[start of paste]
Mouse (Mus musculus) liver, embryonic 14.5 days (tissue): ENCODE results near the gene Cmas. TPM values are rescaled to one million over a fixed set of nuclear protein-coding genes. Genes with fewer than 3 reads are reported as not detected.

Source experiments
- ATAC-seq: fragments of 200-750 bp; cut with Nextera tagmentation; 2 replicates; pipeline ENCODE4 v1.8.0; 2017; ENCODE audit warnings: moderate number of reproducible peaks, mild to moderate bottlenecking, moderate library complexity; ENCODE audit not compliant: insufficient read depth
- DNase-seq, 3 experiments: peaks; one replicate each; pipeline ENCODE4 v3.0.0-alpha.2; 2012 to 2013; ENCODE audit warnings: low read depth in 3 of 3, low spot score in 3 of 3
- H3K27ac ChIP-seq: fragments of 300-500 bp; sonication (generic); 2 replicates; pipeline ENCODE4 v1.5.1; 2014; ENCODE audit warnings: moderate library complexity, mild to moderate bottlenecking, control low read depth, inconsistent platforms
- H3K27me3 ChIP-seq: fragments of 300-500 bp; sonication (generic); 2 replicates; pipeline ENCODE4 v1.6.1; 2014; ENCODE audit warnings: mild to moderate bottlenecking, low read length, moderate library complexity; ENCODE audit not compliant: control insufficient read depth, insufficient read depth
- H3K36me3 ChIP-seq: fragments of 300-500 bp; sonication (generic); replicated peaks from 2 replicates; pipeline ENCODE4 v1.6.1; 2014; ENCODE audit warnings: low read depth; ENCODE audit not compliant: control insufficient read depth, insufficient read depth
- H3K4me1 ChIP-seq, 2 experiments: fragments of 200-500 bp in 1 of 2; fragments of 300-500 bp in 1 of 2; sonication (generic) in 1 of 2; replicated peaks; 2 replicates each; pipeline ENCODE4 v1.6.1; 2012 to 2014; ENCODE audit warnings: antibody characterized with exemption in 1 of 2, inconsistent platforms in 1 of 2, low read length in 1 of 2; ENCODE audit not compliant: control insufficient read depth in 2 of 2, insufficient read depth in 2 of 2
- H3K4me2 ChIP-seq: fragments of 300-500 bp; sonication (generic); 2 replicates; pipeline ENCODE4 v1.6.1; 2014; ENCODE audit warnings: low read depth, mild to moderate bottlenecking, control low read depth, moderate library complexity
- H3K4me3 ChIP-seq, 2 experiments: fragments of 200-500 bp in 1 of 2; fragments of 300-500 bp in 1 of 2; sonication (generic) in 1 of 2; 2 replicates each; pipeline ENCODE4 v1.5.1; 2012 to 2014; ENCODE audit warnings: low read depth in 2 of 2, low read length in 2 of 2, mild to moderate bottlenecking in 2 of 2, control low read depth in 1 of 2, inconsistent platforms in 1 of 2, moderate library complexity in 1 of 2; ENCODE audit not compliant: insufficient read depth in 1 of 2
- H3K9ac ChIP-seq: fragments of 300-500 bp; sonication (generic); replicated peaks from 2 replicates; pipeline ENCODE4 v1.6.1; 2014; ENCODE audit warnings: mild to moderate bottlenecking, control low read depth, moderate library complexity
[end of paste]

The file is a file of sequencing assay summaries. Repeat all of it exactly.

Mouse (Mus musculus) liver, embryonic 14.5 days (tissue): ENCODE results near the gene Cmas. TPM values are rescaled to one million over a fixed set of nuclear protein-coding genes. Genes with fewer than 3 reads are reported as not detected.

Source experiments
- ATAC-seq: fragments of 200-750 bp; cut with Nextera tagmentation; 2 replicates; pipeline ENCODE4 v1.8.0; 2017; ENCODE audit warnings: moderate number of reproducible peaks, mild to moderate bottlenecking, moderate library complexity; ENCODE audit not compliant: insufficient read depth
- DNase-seq, 3 experiments: peaks; one replicate each; pipeline ENCODE4 v3.0.0-alpha.2; 2012 to 2013; ENCODE audit warnings: low read depth in 3 of 3, low spot score in 3 of 3
- H3K27ac ChIP-seq: fragments of 300-500 bp; sonication (generic); 2 replicates; pipeline ENCODE4 v1.5.1; 2014; ENCODE audit warnings: moderate library complexity, mild to moderate bottlenecking, control low read depth, inconsistent platforms
- H3K27me3 ChIP-seq: fragments of 300-500 bp; sonication (generic); 2 replicates; pipeline ENCODE4 v1.6.1; 2014; ENCODE audit warnings: mild to moderate bottlenecking, low read length, moderate library complexity; ENCODE audit not compliant: control insufficient read depth, insufficient read depth
- H3K36me3 ChIP-seq: fragments of 300-500 bp; sonication (generic); replicated peaks from 2 replicates; pipeline ENCODE4 v1.6.1; 2014; ENCODE audit warnings: low read depth; ENCODE audit not compliant: control insufficient read depth, insufficient read depth
- H3K4me1 ChIP-seq, 2 experiments: fragments of 200-500 bp in 1 of 2; fragments of 300-500 bp in 1 of 2; sonication (generic) in 1 of 2; replicated peaks; 2 replicates each; pipeline ENCODE4 v1.6.1; 2012 to 2014; ENCODE audit warnings: antibody characterized with exemption in 1 of 2, inconsistent platforms in 1 of 2, low read length in 1 of 2; ENCODE audit not compliant: control insufficient read depth in 2 of 2, insufficient read depth in 2 of 2
- H3K4me2 ChIP-seq: fragments of 300-500 bp; sonication (generic); 2 replicates; pipeline ENCODE4 v1.6.1; 2014; ENCODE audit warnings: low read depth, mild to moderate bottlenecking, control low read depth, moderate library complexity
- H3K4me3 ChIP-seq, 2 experiments: fragments of 200-500 bp in 1 of 2; fragments of 300-500 bp in 1 of 2; sonication (generic) in 1 of 2; 2 replicates each; pipeline ENCODE4 v1.5.1; 2012 to 2014; ENCODE audit warnings: low read depth in 2 of 2, low read length in 2 of 2, mild to moderate bottlenecking in 2 of 2, control low read depth in 1 of 2, inconsistent platforms in 1 of 2, moderate library complexity in 1 of 2; ENCODE audit not compliant: insufficient read depth in 1 of 2
- H3K9ac ChIP-seq: fragments of 300-500 bp; sonication (generic); replicated peaks from 2 replicates; pipeline ENCODE4 v1.6.1; 2014; ENCODE audit warnings: mild to moderate bottlenecking, control low read depth, moderate library complexity